Outboard emissions laws edge closer
Legislation tabled in Parliament but compliance rules still to be confirmed.
The long-awaited Product emissions Standards Bill enabling air pollution standards for non-road spark ignition engines, including marine outboards, was introduced to the Federal Parliament last week and is expected to be passed by the end of the year.
However, while the proposed legislation sets out the framework by which the emissions standards will be implemented, it contains no detail about the timing for phasing out non-compliant engines and how the scheme will operate. This information, critical to the business operations of engine importers and marine dealers, will be contained in the accompanying rules which are yet to be made public.
Instead the Department of the Environment and Energy has reaffirmed its previous implementation schedule which will see the importation of non-compliant engines banned from 1 July next year and the sale of such engines phased out by 1 July 2019.
The department’s website states: “Manufacturers, retailers, and importers should start planning to move their product lines to meet US EPA and equivalent international standards now to ensure they have compliant products when the standards commence.”
The department also said that details about how the scheme will operate, including managing requests for exemptions, and how much importers will have to pay for its administration will be released for public comment in coming months.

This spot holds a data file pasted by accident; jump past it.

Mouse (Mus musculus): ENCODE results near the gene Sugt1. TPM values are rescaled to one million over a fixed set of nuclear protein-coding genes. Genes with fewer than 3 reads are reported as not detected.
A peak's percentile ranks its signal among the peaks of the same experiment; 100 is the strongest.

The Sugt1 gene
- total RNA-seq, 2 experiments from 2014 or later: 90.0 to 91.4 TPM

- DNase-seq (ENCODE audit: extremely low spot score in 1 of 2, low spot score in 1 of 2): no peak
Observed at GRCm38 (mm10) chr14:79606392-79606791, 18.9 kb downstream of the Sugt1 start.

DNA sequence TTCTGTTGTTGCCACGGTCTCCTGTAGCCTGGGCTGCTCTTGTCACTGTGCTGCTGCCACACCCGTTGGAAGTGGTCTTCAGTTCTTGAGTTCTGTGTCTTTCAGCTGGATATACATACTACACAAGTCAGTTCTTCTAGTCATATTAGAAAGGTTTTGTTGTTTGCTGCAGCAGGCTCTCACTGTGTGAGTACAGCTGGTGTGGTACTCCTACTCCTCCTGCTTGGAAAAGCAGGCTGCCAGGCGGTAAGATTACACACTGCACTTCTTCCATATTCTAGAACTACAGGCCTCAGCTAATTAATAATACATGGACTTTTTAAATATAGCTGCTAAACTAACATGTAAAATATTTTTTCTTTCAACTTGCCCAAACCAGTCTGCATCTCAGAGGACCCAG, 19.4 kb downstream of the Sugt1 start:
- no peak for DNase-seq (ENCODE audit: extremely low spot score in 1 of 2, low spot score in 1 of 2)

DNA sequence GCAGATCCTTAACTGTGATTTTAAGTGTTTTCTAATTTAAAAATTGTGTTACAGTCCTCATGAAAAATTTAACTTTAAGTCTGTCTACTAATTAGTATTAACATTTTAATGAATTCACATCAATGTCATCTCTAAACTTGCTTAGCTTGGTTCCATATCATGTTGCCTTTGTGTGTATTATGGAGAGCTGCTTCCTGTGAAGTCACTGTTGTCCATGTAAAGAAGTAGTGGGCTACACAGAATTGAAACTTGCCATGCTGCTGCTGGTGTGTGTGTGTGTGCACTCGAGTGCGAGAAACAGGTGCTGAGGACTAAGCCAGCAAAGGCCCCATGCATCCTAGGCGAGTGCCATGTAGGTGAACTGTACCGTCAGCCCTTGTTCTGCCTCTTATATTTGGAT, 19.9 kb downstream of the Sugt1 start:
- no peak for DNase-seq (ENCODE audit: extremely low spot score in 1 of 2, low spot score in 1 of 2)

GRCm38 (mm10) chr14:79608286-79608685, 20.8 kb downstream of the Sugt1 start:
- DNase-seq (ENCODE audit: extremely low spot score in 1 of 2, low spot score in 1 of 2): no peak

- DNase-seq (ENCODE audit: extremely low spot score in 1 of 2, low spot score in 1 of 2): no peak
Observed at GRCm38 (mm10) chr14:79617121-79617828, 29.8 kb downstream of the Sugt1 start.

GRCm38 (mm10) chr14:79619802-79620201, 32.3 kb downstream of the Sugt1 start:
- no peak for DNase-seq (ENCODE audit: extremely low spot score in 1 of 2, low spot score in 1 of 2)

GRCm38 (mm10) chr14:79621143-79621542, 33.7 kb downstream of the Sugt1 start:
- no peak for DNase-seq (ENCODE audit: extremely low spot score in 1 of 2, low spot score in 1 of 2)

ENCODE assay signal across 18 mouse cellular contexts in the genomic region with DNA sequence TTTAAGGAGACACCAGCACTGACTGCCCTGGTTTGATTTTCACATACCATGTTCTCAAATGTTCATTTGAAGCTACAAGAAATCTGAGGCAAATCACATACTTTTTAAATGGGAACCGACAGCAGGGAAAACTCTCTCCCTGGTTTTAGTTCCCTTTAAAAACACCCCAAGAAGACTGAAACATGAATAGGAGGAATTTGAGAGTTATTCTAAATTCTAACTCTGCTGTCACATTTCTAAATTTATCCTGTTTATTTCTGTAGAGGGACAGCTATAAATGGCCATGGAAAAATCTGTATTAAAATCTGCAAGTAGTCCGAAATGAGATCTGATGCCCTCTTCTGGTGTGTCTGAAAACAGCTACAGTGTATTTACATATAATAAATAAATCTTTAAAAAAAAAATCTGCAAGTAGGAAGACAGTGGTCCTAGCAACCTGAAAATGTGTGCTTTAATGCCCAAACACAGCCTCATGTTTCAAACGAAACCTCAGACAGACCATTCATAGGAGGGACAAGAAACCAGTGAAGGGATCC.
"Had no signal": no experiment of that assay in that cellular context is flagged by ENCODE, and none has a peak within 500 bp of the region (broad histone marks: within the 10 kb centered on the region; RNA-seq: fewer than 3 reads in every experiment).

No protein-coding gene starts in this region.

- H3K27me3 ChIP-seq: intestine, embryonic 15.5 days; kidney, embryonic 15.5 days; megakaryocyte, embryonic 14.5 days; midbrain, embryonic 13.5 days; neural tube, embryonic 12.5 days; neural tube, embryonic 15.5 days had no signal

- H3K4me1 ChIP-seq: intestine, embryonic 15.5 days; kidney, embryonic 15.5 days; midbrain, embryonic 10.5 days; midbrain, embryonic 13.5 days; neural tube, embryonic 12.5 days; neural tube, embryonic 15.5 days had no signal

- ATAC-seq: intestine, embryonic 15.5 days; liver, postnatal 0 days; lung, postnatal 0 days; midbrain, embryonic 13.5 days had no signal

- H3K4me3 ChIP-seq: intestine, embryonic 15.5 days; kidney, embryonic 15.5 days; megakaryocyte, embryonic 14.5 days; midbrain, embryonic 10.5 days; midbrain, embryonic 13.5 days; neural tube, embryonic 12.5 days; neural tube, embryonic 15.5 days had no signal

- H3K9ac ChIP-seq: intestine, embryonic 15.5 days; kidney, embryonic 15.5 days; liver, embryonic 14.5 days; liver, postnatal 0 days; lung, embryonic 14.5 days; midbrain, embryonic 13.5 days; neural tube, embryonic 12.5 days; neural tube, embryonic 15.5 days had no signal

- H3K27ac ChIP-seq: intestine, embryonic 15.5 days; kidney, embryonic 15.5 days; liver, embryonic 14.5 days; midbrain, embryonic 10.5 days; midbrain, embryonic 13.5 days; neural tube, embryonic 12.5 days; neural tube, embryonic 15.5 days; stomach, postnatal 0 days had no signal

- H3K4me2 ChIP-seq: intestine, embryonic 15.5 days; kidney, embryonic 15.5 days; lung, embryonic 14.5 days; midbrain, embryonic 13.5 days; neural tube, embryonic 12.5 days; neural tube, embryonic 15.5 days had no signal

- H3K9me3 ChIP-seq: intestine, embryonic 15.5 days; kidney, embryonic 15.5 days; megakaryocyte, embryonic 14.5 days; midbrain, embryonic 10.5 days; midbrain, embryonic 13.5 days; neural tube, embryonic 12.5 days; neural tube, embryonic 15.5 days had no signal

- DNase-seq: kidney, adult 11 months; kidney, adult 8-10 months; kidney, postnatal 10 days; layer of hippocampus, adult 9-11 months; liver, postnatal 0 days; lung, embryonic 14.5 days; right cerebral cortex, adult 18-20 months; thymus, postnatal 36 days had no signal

The introduction of the legislation in Parliament was welcomed by Outboard Engine Distributors Association of Australia (OEDA). In a statement it said:
“OEDA has always supported emission standards through self-regulation and over the last few years has successfully reduced emissions from its engines significantly. In June 2017 of all the outboard engines sold in Australia, over 67% were compliant with the new proposed regulations. In fact, from 40hp and above over 90% were compliant and from 91hp and above all engines sold were compliant.
“There is no impact within the new bill for current non-compliant outboard owners. Current non-compliant products will continue to be sold in a buoyant second-hand market and remain available to purchase new until the date set out in the rules of the regulation is reached.”
With details of the implementation period still be to be confirmed, OEDA added that it is “keen to partner with the Government and its department to implement appropriate rules and a workable phase in period”.
The new bill was also welcomed by a number of outboard manufacturers including Honda, BRP (Evinrude) and Suzuki.
“We are happy to support the bill and any steps the Federal Government introduces to improve Australia’s air quality and manage the environmental regulations associated with the marine industry,” said John Haines of The Haines Group.
“While Suzuki’s outboard range already feature technologies that provide a number of efficiencies and benefits to our customers, we will continue to work with and support the Government to reduce our environmental footprint in any way for a cleaner energy future.”